Now over on Facebook, someone defended the right of the police involved to remain silent, since "
Everyone is allowed to remain silent. Basic right of all people."

But this is fucked up.

First of all, if this were a criminal investigation, the cops who refused to be interviewed with respect to the allegedly criminal conduct of their co-workers could be charged with obstruction or accessory - because you don't have the right to remain silent when you have evidence of someone else's crime. If I had witnessed one of my friends bash in someone's head, I would be subpoenaed and compelled to testify - why should the police be held to a lower standard?

Second, this isn't a criminal investigation, anyway - it's a
job review. And its purpose is to discern whether the people who we entrust to with our physical security - and who are given tremendous power and privileges to do so - are doing their job or else behaving in ways that are antithetical to it. And they can't. Because the people accused of bashing a fallen protester in the face with a baton, of refusing to let a one-legged man retrieve his prosthesis and instead demanding that he hop, or of kicking a sitting man in the back of the head - or, for that matter, the people who watched it happen - don't have to talk if they don't want to. And the SIU has no other recourse - if they don't freely choose to speak, the case goes nowhere.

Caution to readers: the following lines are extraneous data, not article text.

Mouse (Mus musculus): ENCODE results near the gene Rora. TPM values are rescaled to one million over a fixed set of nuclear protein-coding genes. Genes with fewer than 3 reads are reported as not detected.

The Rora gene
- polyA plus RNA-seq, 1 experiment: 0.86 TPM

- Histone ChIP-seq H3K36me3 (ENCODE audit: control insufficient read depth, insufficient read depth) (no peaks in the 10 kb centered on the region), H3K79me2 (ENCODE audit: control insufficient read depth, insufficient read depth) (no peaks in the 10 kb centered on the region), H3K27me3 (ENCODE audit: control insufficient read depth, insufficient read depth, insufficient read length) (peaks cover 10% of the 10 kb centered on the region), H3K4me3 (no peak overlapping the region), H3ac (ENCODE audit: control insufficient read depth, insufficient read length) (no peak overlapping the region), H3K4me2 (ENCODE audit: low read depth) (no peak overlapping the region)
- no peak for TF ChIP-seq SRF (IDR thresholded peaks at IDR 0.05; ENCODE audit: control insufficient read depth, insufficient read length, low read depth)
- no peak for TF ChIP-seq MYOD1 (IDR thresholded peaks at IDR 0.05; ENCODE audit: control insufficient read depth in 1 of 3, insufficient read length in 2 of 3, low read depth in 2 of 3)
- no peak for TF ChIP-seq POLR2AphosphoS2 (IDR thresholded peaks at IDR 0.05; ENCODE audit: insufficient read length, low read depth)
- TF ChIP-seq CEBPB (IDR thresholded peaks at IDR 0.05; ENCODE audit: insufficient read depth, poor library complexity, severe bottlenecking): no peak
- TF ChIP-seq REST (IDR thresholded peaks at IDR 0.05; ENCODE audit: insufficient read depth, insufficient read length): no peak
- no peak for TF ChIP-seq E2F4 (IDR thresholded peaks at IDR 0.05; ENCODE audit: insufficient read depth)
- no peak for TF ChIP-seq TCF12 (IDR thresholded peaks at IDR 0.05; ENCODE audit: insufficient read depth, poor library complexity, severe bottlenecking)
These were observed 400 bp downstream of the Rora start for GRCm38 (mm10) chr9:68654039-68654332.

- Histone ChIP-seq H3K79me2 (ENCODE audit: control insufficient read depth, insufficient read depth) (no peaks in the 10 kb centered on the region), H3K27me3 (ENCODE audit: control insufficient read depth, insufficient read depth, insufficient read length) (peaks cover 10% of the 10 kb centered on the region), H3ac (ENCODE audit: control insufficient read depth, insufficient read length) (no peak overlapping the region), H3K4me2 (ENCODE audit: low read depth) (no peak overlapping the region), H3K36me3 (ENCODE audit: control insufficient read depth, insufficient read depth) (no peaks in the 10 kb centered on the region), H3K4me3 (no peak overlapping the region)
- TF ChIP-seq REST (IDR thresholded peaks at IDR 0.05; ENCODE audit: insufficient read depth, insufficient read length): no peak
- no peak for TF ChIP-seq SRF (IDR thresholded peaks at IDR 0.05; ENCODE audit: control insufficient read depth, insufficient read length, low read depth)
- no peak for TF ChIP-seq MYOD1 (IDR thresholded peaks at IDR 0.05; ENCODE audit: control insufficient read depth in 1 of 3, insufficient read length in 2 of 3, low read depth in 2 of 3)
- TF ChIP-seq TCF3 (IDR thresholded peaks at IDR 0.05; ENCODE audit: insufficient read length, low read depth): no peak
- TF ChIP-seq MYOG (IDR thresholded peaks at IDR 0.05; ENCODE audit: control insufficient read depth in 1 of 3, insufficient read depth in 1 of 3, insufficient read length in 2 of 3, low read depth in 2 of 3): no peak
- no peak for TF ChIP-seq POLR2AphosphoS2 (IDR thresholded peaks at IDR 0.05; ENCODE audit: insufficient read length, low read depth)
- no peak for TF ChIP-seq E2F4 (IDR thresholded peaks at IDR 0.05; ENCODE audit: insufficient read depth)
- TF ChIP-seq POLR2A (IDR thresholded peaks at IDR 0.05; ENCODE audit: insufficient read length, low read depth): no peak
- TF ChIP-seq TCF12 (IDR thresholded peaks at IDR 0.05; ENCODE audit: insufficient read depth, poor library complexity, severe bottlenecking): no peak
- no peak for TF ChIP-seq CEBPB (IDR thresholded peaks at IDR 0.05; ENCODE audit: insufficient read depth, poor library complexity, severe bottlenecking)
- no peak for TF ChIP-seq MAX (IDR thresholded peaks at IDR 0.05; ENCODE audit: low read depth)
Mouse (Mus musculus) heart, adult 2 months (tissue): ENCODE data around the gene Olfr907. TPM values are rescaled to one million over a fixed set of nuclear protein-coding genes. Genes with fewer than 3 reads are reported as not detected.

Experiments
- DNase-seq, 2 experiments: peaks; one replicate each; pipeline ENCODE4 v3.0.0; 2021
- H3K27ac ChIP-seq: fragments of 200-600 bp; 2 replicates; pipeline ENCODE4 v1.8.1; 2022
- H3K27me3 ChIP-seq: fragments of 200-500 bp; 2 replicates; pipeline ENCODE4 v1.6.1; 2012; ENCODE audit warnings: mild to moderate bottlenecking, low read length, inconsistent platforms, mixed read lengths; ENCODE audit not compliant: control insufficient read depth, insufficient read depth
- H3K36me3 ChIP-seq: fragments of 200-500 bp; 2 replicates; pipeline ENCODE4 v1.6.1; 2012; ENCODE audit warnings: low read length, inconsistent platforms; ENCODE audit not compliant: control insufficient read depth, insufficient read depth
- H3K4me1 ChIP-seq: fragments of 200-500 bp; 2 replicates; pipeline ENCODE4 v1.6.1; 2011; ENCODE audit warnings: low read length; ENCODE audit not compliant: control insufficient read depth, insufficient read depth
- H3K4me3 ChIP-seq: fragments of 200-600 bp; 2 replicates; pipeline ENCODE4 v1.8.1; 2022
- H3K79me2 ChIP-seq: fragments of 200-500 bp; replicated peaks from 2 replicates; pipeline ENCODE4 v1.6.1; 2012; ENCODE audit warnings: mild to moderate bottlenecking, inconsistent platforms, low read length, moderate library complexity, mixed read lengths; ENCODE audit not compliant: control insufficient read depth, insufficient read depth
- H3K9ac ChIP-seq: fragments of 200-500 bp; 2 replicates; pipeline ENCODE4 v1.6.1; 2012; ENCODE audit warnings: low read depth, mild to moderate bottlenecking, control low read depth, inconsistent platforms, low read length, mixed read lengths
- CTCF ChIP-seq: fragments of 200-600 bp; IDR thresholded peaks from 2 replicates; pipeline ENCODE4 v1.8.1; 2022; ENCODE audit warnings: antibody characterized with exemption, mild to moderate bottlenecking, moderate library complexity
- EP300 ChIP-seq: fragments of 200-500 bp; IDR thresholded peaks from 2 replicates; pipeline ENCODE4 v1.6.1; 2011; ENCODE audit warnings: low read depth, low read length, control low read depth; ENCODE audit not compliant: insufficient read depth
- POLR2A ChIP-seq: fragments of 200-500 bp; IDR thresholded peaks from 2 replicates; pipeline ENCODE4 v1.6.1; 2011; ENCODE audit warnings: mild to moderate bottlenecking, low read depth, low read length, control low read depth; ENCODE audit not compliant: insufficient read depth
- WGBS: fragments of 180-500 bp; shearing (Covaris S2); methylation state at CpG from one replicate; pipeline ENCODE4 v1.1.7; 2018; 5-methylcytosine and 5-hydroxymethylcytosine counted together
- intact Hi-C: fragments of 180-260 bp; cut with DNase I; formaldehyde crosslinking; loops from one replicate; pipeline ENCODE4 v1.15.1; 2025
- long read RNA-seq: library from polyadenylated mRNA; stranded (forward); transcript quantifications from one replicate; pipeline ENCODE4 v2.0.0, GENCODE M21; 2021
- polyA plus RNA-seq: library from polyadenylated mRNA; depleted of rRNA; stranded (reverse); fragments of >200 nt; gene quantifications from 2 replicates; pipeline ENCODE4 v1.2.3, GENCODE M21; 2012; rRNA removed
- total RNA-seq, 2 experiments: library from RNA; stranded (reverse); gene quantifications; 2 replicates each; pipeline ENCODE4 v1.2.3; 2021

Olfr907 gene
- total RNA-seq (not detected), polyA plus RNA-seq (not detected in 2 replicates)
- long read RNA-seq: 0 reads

So this blows my mind: if these police officers (and it's obviously problematic to focus on a few particular officers when the whole culture of law enforcement should be implicated, but still...) can't assure us that they're fulfilling their responsibilities, much less assure us that they're not acting in a criminally irresponsible way when they've been accused of doing so, how is it that they're even allowed to keep their jobs?

Sunday, November 21, 2010

I hate trying to sell stuff online

We're moving in early January, and are using it as an excuse to get rid of some stuff that Penelope has outgrown: to start with, a Fisher-Price barn-door that plays music, an uber-expensive bouncy seat that she never really liked, an outdoor slide and swing-set (the Swing-Along Castle), and - eventually, once we figure out how to replace a surprisingly vital coin-sized piece that fell off - her original stroller, which she outgrew much faster than we had thought she would. (At 22 months, Penelope is taller than many kids who are twice her age.)